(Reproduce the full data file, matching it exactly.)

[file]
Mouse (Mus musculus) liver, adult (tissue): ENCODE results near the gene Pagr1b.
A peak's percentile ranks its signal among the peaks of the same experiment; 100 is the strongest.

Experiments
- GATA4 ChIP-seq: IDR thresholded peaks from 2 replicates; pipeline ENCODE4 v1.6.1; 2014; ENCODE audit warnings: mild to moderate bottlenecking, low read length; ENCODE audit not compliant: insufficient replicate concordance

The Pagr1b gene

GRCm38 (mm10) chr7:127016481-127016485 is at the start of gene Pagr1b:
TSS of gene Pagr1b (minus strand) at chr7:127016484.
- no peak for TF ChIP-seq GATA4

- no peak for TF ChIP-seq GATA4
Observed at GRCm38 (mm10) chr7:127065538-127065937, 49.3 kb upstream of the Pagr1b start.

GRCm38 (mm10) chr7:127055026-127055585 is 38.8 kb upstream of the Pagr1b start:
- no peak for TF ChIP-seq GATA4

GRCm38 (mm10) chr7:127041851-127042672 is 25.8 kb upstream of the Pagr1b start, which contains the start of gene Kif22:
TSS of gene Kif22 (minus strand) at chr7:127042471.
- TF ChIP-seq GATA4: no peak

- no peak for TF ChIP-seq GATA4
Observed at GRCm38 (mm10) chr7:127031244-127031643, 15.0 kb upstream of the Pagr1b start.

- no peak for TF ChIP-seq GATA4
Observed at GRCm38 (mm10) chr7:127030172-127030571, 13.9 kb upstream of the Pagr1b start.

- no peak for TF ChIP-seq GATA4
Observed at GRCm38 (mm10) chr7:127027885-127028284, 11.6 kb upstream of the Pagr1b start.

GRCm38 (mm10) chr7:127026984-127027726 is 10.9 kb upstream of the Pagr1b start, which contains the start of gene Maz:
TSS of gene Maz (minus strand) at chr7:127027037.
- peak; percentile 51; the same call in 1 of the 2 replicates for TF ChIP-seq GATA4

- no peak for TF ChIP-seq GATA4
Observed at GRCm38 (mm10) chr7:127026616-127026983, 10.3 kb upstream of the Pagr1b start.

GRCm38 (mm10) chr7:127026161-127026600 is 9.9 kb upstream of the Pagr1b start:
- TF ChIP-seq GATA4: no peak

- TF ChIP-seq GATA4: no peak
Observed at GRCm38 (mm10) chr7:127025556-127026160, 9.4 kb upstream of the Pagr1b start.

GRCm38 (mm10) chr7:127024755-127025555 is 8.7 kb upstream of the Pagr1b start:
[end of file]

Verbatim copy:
Mouse (Mus musculus) liver, adult (tissue): ENCODE results near the gene Pagr1b.
A peak's percentile ranks its signal among the peaks of the same experiment; 100 is the strongest.

Experiments
- GATA4 ChIP-seq: IDR thresholded peaks from 2 replicates; pipeline ENCODE4 v1.6.1; 2014; ENCODE audit warnings: mild to moderate bottlenecking, low read length; ENCODE audit not compliant: insufficient replicate concordance

The Pagr1b gene

GRCm38 (mm10) chr7:127016481-127016485 is at the start of gene Pagr1b:
TSS of gene Pagr1b (minus strand) at chr7:127016484.
- no peak for TF ChIP-seq GATA4

- no peak for TF ChIP-seq GATA4
Observed at GRCm38 (mm10) chr7:127065538-127065937, 49.3 kb upstream of the Pagr1b start.

GRCm38 (mm10) chr7:127055026-127055585 is 38.8 kb upstream of the Pagr1b start:
- no peak for TF ChIP-seq GATA4

GRCm38 (mm10) chr7:127041851-127042672 is 25.8 kb upstream of the Pagr1b start, which contains the start of gene Kif22:
TSS of gene Kif22 (minus strand) at chr7:127042471.
- TF ChIP-seq GATA4: no peak

- no peak for TF ChIP-seq GATA4
Observed at GRCm38 (mm10) chr7:127031244-127031643, 15.0 kb upstream of the Pagr1b start.

- no peak for TF ChIP-seq GATA4
Observed at GRCm38 (mm10) chr7:127030172-127030571, 13.9 kb upstream of the Pagr1b start.

- no peak for TF ChIP-seq GATA4
Observed at GRCm38 (mm10) chr7:127027885-127028284, 11.6 kb upstream of the Pagr1b start.

GRCm38 (mm10) chr7:127026984-127027726 is 10.9 kb upstream of the Pagr1b start, which contains the start of gene Maz:
TSS of gene Maz (minus strand) at chr7:127027037.
- peak; percentile 51; the same call in 1 of the 2 replicates for TF ChIP-seq GATA4

- no peak for TF ChIP-seq GATA4
Observed at GRCm38 (mm10) chr7:127026616-127026983, 10.3 kb upstream of the Pagr1b start.

GRCm38 (mm10) chr7:127026161-127026600 is 9.9 kb upstream of the Pagr1b start:
- TF ChIP-seq GATA4: no peak

- TF ChIP-seq GATA4: no peak
Observed at GRCm38 (mm10) chr7:127025556-127026160, 9.4 kb upstream of the Pagr1b start.

GRCm38 (mm10) chr7:127024755-127025555 is 8.7 kb upstream of the Pagr1b start: